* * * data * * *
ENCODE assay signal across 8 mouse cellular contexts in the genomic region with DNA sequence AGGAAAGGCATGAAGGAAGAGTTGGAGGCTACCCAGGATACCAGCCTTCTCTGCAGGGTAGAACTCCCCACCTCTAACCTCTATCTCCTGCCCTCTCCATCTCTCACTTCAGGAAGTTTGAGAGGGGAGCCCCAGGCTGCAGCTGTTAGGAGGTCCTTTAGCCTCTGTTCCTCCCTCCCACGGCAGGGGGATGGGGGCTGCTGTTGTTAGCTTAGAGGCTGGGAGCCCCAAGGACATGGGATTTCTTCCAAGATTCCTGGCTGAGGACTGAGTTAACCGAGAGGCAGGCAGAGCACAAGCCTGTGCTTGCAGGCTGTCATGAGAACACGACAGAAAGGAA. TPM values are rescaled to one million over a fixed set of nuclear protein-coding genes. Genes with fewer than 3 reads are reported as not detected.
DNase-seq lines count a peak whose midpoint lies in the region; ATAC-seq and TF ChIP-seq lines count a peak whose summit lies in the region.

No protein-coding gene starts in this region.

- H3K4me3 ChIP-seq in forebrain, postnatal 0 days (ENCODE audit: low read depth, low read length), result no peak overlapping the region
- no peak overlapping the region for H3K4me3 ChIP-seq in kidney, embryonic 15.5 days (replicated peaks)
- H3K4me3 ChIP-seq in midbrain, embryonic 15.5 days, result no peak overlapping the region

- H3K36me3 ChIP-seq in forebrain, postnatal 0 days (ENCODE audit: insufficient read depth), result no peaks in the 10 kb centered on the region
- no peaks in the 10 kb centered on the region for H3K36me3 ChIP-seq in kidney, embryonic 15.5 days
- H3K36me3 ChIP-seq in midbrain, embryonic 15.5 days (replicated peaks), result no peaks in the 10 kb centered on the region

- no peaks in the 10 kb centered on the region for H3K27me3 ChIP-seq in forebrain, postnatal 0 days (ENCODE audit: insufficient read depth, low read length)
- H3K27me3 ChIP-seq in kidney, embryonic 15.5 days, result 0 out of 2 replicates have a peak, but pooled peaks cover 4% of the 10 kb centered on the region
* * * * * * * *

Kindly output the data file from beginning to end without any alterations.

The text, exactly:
ENCODE assay signal across 8 mouse cellular contexts in the genomic region with DNA sequence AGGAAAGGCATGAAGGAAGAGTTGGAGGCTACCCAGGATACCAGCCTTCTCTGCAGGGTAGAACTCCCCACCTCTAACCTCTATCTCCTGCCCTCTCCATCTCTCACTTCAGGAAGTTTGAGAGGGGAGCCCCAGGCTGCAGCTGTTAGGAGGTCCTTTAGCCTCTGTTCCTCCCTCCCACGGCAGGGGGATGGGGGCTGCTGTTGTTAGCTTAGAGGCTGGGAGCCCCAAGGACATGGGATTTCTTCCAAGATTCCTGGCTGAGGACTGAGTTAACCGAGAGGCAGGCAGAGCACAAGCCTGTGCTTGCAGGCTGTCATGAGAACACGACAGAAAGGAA. TPM values are rescaled to one million over a fixed set of nuclear protein-coding genes. Genes with fewer than 3 reads are reported as not detected.
DNase-seq lines count a peak whose midpoint lies in the region; ATAC-seq and TF ChIP-seq lines count a peak whose summit lies in the region.

No protein-coding gene starts in this region.

- H3K4me3 ChIP-seq in forebrain, postnatal 0 days (ENCODE audit: low read depth, low read length), result no peak overlapping the region
- no peak overlapping the region for H3K4me3 ChIP-seq in kidney, embryonic 15.5 days (replicated peaks)
- H3K4me3 ChIP-seq in midbrain, embryonic 15.5 days, result no peak overlapping the region

- H3K36me3 ChIP-seq in forebrain, postnatal 0 days (ENCODE audit: insufficient read depth), result no peaks in the 10 kb centered on the region
- no peaks in the 10 kb centered on the region for H3K36me3 ChIP-seq in kidney, embryonic 15.5 days
- H3K36me3 ChIP-seq in midbrain, embryonic 15.5 days (replicated peaks), result no peaks in the 10 kb centered on the region

- no peaks in the 10 kb centered on the region for H3K27me3 ChIP-seq in forebrain, postnatal 0 days (ENCODE audit: insufficient read depth, low read length)
- H3K27me3 ChIP-seq in kidney, embryonic 15.5 days, result 0 out of 2 replicates have a peak, but pooled peaks cover 4% of the 10 kb centered on the region